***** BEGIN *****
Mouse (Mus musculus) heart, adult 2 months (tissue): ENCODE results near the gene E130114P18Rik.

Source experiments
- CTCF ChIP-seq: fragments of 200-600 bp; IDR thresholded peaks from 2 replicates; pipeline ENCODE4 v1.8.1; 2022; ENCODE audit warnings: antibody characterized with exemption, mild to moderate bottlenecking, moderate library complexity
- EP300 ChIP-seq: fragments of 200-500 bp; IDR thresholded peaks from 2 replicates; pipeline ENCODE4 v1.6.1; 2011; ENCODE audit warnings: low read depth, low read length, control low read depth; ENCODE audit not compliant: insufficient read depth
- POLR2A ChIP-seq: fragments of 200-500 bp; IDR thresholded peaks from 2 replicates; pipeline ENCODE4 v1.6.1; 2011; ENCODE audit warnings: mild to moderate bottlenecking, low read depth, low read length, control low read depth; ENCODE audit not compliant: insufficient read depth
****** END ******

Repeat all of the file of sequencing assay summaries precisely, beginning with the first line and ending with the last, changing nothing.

Mouse (Mus musculus) heart, adult 2 months (tissue): ENCODE results near the gene E130114P18Rik.

Source experiments
- CTCF ChIP-seq: fragments of 200-600 bp; IDR thresholded peaks from 2 replicates; pipeline ENCODE4 v1.8.1; 2022; ENCODE audit warnings: antibody characterized with exemption, mild to moderate bottlenecking, moderate library complexity
- EP300 ChIP-seq: fragments of 200-500 bp; IDR thresholded peaks from 2 replicates; pipeline ENCODE4 v1.6.1; 2011; ENCODE audit warnings: low read depth, low read length, control low read depth; ENCODE audit not compliant: insufficient read depth
- POLR2A ChIP-seq: fragments of 200-500 bp; IDR thresholded peaks from 2 replicates; pipeline ENCODE4 v1.6.1; 2011; ENCODE audit warnings: mild to moderate bottlenecking, low read depth, low read length, control low read depth; ENCODE audit not compliant: insufficient read depth